At any rate, I went through the exercise and figured that the list price for the storage hardware involved in the benchmark was -- are you ready for this? -- around $600,000. Now, I do understand that nobody pays list prices for these puppies. So let's figure a 30 percent discount. Heck, make it a 60 percent discount, for a nice round number of $360,000. It is still 15 times more than your servers. Looking at the price differential, it seems to me that rather than being ecstatic about potentially saving $12,000 on the server side you should be thinking about how to reduce the cost of storage. It seems like a much greater potential savings.
If you have read my previous posts on the I/O Blender problem you should be able to guess the reason behind this seemingly obscene price discrepancy between servers and storage. The highly random nature of the disk IO loads generated by virtualized servers requires a storage system capable of sustaining a very large number of IO operations per second -- IOPs. And the only way to get this with a traditional storage architecture is to increase the number of individual disks, often called the spindle count. That leads to a dramatic (I prefer to call it "obscene") increase in the storage costs.
Now imagine that instead of installing a dynamic resource scheduling software, you'd have an option to install a new type of storage management software that would allow you to dramatically (it is "dramatically" in this case) reduce the required spindle count -- perhaps by a factor of three times. You'd easily save up to $400,000 on your storage -- just add up how much more raw computing power you can get with this kind of savings -- about 60 TIMES more. And yes, such storage software does exist.
I hope this post gave you a taste of how and why to look beyond the obvious benchmark results. As always, I welcome any comments, questions, objections or other interaction.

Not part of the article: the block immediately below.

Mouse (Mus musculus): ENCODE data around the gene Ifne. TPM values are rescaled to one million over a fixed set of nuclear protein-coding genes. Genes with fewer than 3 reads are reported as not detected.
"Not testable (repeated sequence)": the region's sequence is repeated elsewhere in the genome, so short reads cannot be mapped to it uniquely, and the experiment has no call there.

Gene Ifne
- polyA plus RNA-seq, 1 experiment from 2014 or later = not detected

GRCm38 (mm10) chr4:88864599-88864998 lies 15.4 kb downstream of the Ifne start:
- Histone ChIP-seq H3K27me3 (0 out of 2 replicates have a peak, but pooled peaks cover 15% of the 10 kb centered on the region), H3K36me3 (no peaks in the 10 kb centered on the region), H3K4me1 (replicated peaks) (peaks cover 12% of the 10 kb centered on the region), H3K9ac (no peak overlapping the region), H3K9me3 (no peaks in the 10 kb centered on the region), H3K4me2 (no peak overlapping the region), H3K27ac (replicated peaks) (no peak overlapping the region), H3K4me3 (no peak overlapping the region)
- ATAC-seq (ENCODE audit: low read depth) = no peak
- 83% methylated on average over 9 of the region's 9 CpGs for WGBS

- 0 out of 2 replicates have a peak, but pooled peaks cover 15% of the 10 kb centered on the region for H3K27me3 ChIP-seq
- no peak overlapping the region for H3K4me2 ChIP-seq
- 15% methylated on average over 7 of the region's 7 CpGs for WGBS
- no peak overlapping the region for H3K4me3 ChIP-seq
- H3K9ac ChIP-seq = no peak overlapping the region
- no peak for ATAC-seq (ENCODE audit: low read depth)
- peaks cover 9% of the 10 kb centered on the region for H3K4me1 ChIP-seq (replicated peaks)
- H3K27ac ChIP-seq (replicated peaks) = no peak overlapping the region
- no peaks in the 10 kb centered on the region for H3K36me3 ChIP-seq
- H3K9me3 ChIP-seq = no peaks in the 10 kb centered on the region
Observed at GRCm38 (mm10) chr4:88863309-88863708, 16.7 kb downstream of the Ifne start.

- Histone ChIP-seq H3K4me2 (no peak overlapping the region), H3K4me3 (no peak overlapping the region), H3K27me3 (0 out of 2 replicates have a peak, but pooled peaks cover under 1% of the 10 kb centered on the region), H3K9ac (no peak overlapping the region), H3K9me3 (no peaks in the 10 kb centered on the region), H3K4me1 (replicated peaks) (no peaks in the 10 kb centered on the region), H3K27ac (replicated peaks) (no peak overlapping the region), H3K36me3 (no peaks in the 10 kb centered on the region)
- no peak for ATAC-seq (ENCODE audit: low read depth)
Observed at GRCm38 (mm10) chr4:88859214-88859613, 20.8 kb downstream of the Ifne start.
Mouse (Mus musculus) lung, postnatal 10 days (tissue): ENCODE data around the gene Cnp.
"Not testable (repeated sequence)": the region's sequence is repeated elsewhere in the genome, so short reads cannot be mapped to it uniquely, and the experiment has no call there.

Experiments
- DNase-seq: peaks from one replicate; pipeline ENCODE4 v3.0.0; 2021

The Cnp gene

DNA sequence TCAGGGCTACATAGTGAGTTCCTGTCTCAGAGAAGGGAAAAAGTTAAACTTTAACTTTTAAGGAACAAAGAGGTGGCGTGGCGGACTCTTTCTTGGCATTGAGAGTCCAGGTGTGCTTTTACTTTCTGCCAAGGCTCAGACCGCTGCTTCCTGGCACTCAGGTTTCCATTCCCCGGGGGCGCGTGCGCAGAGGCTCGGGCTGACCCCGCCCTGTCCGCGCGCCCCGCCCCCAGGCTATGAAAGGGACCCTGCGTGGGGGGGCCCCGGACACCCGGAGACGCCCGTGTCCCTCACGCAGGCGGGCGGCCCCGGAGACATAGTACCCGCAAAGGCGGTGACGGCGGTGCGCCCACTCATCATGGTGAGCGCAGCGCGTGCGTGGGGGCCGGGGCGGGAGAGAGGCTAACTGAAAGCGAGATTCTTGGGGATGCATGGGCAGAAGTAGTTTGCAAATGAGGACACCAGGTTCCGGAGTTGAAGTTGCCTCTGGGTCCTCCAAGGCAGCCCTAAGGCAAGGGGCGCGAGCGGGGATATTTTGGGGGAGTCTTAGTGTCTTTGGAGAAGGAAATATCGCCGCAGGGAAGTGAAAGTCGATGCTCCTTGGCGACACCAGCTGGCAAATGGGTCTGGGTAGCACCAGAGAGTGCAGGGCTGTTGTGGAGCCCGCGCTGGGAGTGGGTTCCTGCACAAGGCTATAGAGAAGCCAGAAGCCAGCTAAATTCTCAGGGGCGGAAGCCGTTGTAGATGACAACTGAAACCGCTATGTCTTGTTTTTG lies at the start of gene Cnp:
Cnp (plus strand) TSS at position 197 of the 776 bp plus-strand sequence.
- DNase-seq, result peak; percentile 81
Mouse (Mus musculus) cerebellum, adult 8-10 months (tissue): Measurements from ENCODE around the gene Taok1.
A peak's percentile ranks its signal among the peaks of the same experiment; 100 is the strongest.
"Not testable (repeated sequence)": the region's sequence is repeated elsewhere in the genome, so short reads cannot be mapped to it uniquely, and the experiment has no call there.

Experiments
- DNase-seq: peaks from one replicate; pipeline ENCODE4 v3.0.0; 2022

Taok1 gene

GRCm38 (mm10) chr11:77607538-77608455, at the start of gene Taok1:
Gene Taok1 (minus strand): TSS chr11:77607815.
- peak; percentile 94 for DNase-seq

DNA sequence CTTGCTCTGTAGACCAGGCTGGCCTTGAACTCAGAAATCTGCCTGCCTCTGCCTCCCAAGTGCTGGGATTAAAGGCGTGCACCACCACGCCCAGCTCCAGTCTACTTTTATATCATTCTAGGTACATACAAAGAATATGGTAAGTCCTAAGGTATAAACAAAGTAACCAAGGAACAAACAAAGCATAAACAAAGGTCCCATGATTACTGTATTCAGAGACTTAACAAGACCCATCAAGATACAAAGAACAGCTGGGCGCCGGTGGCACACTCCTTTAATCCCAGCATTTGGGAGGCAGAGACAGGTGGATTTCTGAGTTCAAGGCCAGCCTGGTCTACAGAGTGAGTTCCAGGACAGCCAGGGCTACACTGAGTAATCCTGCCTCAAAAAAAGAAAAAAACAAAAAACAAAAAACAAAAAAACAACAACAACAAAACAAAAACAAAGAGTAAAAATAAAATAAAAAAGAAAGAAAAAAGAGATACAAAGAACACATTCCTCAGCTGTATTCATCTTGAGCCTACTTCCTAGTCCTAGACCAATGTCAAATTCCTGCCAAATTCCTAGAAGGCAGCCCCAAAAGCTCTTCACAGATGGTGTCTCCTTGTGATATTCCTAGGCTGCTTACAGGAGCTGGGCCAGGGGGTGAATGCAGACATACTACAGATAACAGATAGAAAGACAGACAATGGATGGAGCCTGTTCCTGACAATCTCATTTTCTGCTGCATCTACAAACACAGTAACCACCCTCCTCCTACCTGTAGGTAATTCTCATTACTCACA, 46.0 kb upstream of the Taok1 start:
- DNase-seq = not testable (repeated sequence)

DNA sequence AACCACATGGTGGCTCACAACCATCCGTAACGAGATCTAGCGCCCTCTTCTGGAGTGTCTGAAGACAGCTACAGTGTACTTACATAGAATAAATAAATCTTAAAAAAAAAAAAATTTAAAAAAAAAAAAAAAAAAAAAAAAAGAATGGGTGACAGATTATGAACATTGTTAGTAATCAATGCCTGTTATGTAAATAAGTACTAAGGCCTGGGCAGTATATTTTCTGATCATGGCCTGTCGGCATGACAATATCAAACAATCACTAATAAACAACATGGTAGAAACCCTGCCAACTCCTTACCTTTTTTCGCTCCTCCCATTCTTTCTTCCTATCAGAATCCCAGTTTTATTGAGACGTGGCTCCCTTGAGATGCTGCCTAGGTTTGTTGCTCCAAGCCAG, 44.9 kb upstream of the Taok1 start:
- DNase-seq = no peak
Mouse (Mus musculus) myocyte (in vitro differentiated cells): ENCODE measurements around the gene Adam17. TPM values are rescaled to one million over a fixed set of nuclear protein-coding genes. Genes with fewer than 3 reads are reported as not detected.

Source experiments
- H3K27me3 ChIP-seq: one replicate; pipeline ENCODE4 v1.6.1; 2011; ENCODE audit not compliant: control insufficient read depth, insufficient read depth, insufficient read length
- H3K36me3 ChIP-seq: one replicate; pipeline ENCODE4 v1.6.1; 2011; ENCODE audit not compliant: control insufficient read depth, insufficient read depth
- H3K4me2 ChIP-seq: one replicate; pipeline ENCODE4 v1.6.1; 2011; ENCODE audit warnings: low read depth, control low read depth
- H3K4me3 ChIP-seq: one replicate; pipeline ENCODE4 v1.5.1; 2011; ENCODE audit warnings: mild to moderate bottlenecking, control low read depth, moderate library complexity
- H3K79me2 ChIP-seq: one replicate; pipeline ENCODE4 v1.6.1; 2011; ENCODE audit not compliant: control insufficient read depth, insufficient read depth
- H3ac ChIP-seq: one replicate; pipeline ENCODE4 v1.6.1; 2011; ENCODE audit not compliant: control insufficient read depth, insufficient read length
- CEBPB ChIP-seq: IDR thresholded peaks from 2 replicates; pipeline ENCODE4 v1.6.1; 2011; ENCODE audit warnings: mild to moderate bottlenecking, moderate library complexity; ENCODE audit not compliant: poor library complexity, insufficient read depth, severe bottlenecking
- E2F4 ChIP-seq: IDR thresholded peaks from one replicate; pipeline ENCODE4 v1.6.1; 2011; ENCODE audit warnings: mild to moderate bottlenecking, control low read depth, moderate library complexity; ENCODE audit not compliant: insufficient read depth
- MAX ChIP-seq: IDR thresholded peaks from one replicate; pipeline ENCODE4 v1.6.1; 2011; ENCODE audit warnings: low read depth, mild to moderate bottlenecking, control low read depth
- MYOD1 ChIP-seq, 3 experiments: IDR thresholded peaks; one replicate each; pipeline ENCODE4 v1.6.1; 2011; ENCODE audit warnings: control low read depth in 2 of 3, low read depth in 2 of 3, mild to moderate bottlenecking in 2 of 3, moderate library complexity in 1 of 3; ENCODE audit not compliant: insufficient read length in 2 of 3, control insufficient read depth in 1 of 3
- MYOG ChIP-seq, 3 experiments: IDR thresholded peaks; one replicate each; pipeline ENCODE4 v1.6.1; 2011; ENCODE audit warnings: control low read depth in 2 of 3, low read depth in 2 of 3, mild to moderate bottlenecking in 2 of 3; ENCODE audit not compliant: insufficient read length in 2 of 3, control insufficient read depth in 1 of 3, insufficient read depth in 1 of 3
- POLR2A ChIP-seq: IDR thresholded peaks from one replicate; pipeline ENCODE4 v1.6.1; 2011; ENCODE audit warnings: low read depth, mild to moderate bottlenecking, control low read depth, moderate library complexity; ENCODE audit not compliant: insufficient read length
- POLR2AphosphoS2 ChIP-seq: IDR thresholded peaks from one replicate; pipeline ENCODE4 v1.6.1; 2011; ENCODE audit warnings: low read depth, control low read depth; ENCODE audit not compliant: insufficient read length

Posted by Alex Miroshnichenko on 12/06/2010 at 12:48 PM2 comments
A lot of my spare time (which I define as "time not spent blogging") is dedicated to running performance experiments with storage configurations using complex computer systems and applications, which is actually rather fascinating. It may sound geeky, but I figure that if you've already gotten to the point of reading my blog, you won't complain about the geeky part.
Computer system performance is one of the most talked about but least understood concepts. Modern computers function as we expect them to, at least for the most part. The question is how fast they can perform those expected functions. Of course, at some point the quantitative difference in performance becomes a qualitative difference in functionality. If you don't believe that, try browsing your Facebook page (or almost any modern website) using a 10-year-old personal computer, or try watching Netflix online over a dial-up modem connection.
These are pretty obvious and easy examples of the performance difference and, like most things that are easy, they are not very interesting. A much more interesting and useful question is how to determine a practical real-world performance value of a given system before you have committed significant amounts of treasure to buying it and how to ensure that the ownership experience does not turn into an exercise in frustration. Or, putting it simpler, how do you know in advance that the system will perform according to your expectations?
First it would be nice to know what these performance expectations are. This is not as simple as it seems. We all can specify our performance expectations in terms of "I want it now!" but that is hardly a productive approach. We need some standard way to specify the performance requirements.
Often we know the performance data for the system components. For example, the new laptop you want your boss to buy you for Christmas has a CPU rated at 3GHz. This is wonderful, but how much do you as a user really care about that? Do you know how it would translate into the real-life experience you'd have with that laptop? Would you be able to watch your Netflix in HD or just in the standard resolution?